I remember a scene from my childhood as though it were yesterday. I must have been 8 years old, and it was time to catch the train back to school for the term. With my straw boater at a rakish angle and my maroon school tie already dangling off centre, I was sitting in the back seat of a War Office Wolseley.
My oldest brother, Thomas, or Viscount Slim as most knew him, was batman to Air Commodore Sir Spencer Davis-Group, and as Sir Spencer’s chauffeur had taken ill, Thomas stepped in to drive. Sir Spencer had just been ensconced on a plane to Paris, so Thomas had liberated the limousine and so I got a first class trip to the station.
I waved goodbye to Thomas and prepared to board the train to school, where, due to another of my brothers, Oliver, having moved up to Senior School, I would be now called Godden, Major and my younger brother Tristan would be Godden, Minor, whereas prior to Oliver’s Ascension I had been Minor and Tristan had been Diminished 7th*.
Thomas had recently returned from India, where he had been seconded to keep order in a tea plantation called Bara Ringtong. He had formed quite an attachment to the manager’s daughter, one Margaret Cruikshank, whom he hoped was on her way to England via steamer. He pressed into my hands a flask of tea, made from that very plantation.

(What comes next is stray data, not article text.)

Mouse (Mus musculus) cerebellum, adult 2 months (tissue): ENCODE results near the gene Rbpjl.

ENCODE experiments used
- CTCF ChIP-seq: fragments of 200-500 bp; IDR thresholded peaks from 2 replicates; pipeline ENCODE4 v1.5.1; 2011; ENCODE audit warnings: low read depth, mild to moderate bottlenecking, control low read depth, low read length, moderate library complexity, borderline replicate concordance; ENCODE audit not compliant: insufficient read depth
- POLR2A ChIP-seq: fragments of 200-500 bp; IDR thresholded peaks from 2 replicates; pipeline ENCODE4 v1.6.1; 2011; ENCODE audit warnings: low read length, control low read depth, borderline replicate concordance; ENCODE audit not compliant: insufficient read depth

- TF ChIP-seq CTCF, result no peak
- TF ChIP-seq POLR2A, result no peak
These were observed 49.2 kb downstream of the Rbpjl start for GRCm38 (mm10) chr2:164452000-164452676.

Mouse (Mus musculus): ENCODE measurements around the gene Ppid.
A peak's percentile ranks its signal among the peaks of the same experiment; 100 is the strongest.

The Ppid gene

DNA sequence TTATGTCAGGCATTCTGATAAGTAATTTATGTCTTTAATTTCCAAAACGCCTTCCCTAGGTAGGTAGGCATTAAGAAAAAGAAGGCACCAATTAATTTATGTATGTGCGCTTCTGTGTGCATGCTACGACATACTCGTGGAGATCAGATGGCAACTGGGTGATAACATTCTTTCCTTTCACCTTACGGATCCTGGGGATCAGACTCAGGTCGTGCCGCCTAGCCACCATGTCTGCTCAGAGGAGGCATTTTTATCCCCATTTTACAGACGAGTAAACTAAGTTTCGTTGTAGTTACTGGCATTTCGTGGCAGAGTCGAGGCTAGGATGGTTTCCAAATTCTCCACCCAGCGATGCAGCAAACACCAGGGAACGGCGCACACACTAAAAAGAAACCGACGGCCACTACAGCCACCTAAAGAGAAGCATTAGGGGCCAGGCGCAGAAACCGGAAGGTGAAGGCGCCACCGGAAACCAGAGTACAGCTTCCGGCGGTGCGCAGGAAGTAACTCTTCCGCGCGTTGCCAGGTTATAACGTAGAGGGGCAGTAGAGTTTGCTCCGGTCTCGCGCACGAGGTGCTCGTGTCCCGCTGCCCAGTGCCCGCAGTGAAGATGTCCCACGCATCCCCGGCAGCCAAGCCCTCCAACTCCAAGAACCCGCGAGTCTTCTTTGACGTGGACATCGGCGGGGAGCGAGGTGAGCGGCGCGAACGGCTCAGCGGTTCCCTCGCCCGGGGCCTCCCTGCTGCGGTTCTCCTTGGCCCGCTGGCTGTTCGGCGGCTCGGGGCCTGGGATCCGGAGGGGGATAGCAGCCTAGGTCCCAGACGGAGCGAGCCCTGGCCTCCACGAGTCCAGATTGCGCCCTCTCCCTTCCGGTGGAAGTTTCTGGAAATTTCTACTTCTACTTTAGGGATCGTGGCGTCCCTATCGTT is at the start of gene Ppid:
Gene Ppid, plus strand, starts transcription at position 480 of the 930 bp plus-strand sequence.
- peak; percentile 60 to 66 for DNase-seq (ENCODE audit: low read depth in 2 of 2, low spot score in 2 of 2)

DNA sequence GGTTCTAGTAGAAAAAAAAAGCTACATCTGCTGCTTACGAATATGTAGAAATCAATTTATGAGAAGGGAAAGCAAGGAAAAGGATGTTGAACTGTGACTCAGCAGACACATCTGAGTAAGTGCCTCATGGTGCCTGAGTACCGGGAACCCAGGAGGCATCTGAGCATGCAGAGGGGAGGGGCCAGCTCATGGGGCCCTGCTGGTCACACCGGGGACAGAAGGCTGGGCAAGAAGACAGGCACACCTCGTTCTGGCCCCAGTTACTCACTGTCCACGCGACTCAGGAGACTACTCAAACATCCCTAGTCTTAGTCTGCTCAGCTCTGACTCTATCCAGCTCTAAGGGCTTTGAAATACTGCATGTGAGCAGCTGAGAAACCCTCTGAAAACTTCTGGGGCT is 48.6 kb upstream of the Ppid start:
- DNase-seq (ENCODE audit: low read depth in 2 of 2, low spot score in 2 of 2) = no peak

On the train, I thought about my eccentric Aunt Gwendolyn, who had recently had the frightfully bad manners to be murdered without leaving a will, leaving several family members quite beside themselves. They’d all decided to get together at Waldorf Stadtler Manor and sort it out but, being a child, I was not invited.
I sipped the warm, sweetened tea as the train rattled toward school and my chums.
As the Norman bell tower of St Mundungus hove into view, I felt, as always, that…
Hang on, that’s not my childhood.
I’m 54. I’m Australian, I didn’t grow up in England in the 1930s. Why am I remembering it so incorrectly?
Ah, I realise that the problem here is that I have recently decided to re-re-re-read some Agatha Christie novels.
In this time of doubt and uncertainty, books allow us to slip out of our virus-afeared lives and visit another time, perhaps one that never really existed. These books are old, cheaply printed and, some would say, outdated, but they are the best form of time travel we have.
Those acquainted with the facts will realised that mythical me was drinking a Margaret’s Hope Darjeeling in the story; and, as I’ve just made a pot of that very tea, I think I’ll slip back into The Mystery of The Blue Train.
See you all later, possibly at dinner. Unless you get murdered, of course.